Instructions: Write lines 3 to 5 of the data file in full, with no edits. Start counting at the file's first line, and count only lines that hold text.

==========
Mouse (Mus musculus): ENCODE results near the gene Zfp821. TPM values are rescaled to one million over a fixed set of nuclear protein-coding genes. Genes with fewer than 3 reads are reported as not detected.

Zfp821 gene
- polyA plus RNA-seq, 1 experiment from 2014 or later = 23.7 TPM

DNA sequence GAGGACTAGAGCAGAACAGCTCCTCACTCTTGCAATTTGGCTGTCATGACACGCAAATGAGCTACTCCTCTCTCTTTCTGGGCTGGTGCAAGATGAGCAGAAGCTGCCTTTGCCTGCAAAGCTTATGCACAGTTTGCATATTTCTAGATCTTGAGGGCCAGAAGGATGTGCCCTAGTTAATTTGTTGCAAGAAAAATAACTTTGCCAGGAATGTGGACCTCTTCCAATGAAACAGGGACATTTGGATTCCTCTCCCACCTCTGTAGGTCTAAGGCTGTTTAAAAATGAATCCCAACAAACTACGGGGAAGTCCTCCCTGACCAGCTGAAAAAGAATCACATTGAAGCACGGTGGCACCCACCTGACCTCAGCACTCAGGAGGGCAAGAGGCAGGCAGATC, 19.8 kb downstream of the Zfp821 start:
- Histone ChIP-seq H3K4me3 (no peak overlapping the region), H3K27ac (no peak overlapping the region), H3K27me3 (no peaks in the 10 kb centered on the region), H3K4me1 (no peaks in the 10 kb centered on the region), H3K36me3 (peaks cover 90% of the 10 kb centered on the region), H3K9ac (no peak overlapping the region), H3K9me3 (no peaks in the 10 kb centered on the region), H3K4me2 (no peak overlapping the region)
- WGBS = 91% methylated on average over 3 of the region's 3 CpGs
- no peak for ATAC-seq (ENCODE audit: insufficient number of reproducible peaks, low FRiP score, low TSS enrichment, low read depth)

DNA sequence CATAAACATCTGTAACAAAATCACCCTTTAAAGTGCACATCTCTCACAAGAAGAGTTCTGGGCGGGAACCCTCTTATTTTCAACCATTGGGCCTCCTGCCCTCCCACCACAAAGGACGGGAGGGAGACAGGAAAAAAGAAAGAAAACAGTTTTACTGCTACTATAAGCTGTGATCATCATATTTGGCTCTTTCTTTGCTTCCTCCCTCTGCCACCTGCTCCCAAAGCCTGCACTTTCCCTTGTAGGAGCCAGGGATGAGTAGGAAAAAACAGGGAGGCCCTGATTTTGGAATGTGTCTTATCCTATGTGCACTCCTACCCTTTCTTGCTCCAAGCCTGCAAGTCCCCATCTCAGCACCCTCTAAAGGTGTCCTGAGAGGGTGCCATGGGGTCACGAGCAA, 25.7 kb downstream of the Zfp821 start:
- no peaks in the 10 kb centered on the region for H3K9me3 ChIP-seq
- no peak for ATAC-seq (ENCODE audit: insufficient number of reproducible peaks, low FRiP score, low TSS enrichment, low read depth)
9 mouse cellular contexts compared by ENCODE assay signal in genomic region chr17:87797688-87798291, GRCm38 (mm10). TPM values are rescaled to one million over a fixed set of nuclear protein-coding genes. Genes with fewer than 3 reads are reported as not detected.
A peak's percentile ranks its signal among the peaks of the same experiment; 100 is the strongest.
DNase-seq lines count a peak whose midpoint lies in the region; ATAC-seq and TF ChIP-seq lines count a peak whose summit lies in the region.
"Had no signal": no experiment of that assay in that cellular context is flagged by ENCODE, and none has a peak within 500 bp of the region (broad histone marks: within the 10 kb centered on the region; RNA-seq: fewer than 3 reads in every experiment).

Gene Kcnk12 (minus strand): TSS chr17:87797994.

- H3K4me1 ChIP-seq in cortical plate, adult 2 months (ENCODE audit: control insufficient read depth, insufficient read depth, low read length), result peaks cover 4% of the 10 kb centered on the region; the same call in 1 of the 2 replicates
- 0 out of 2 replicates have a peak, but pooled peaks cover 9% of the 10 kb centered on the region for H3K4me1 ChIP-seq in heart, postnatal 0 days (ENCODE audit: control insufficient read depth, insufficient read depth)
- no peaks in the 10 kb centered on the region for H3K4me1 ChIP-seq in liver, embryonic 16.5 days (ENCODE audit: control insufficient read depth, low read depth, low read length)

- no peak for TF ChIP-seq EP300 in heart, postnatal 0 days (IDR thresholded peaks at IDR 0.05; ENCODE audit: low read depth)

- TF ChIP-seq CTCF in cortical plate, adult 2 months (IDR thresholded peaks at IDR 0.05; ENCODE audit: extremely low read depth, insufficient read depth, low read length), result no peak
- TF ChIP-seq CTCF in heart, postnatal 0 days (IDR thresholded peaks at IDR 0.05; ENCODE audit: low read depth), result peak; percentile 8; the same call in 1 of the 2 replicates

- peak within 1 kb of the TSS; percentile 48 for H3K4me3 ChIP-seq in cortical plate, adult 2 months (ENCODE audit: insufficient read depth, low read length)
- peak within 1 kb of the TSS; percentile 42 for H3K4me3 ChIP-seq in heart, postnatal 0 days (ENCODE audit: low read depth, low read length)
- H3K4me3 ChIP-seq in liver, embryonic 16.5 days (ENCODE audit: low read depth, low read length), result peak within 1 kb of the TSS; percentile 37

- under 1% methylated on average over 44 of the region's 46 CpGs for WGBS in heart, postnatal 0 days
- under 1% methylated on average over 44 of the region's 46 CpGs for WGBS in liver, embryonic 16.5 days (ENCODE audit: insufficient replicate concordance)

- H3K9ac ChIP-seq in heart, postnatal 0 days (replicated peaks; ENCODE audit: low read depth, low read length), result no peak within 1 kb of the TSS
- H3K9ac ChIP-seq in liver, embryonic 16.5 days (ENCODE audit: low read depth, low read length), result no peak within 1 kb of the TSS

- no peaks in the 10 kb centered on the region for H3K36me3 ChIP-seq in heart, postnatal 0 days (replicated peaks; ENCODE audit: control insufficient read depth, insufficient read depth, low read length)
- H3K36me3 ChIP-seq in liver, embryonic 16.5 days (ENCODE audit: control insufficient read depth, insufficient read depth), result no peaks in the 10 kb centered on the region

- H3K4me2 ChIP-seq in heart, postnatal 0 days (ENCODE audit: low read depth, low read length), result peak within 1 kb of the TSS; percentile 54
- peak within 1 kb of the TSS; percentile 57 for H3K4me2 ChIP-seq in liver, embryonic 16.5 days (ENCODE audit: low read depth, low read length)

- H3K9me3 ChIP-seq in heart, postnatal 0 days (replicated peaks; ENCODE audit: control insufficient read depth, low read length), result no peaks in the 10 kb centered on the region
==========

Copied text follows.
- polyA plus RNA-seq, 1 experiment from 2014 or later = 23.7 TPM

DNA sequence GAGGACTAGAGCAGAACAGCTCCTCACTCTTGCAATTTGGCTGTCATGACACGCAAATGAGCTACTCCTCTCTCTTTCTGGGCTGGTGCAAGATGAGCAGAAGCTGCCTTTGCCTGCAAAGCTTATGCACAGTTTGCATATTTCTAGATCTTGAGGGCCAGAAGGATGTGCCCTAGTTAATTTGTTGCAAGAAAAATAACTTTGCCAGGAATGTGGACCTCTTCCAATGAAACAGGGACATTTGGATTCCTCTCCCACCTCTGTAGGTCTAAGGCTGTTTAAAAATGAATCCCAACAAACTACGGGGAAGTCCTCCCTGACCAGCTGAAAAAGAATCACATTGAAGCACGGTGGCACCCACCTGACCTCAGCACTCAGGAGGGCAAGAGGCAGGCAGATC, 19.8 kb downstream of the Zfp821 start:
- Histone ChIP-seq H3K4me3 (no peak overlapping the region), H3K27ac (no peak overlapping the region), H3K27me3 (no peaks in the 10 kb centered on the region), H3K4me1 (no peaks in the 10 kb centered on the region), H3K36me3 (peaks cover 90% of the 10 kb centered on the region), H3K9ac (no peak overlapping the region), H3K9me3 (no peaks in the 10 kb centered on the region), H3K4me2 (no peak overlapping the region)